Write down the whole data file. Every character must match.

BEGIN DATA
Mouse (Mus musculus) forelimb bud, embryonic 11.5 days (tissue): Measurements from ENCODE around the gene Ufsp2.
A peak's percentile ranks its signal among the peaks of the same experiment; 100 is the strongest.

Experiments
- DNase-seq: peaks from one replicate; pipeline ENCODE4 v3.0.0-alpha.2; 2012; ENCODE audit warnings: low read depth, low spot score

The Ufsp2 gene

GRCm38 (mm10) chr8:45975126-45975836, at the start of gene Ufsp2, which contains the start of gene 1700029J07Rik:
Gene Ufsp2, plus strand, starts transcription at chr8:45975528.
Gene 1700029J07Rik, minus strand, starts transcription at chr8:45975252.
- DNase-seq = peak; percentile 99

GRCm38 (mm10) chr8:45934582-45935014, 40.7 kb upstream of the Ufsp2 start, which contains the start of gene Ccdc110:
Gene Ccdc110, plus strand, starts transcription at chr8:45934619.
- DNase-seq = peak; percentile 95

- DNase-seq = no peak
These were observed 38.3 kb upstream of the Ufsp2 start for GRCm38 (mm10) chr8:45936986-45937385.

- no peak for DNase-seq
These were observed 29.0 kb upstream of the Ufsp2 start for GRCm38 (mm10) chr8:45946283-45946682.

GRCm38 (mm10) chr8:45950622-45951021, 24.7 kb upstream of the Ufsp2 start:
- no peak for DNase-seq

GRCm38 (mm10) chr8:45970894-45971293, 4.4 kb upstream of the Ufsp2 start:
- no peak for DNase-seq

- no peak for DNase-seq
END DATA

Mouse (Mus musculus) forelimb bud, embryonic 11.5 days (tissue): Measurements from ENCODE around the gene Ufsp2.
A peak's percentile ranks its signal among the peaks of the same experiment; 100 is the strongest.

Experiments
- DNase-seq: peaks from one replicate; pipeline ENCODE4 v3.0.0-alpha.2; 2012; ENCODE audit warnings: low read depth, low spot score

The Ufsp2 gene

GRCm38 (mm10) chr8:45975126-45975836, at the start of gene Ufsp2, which contains the start of gene 1700029J07Rik:
Gene Ufsp2, plus strand, starts transcription at chr8:45975528.
Gene 1700029J07Rik, minus strand, starts transcription at chr8:45975252.
- DNase-seq = peak; percentile 99

GRCm38 (mm10) chr8:45934582-45935014, 40.7 kb upstream of the Ufsp2 start, which contains the start of gene Ccdc110:
Gene Ccdc110, plus strand, starts transcription at chr8:45934619.
- DNase-seq = peak; percentile 95

- DNase-seq = no peak
These were observed 38.3 kb upstream of the Ufsp2 start for GRCm38 (mm10) chr8:45936986-45937385.

- no peak for DNase-seq
These were observed 29.0 kb upstream of the Ufsp2 start for GRCm38 (mm10) chr8:45946283-45946682.

GRCm38 (mm10) chr8:45950622-45951021, 24.7 kb upstream of the Ufsp2 start:
- no peak for DNase-seq

GRCm38 (mm10) chr8:45970894-45971293, 4.4 kb upstream of the Ufsp2 start:
- no peak for DNase-seq

- no peak for DNase-seq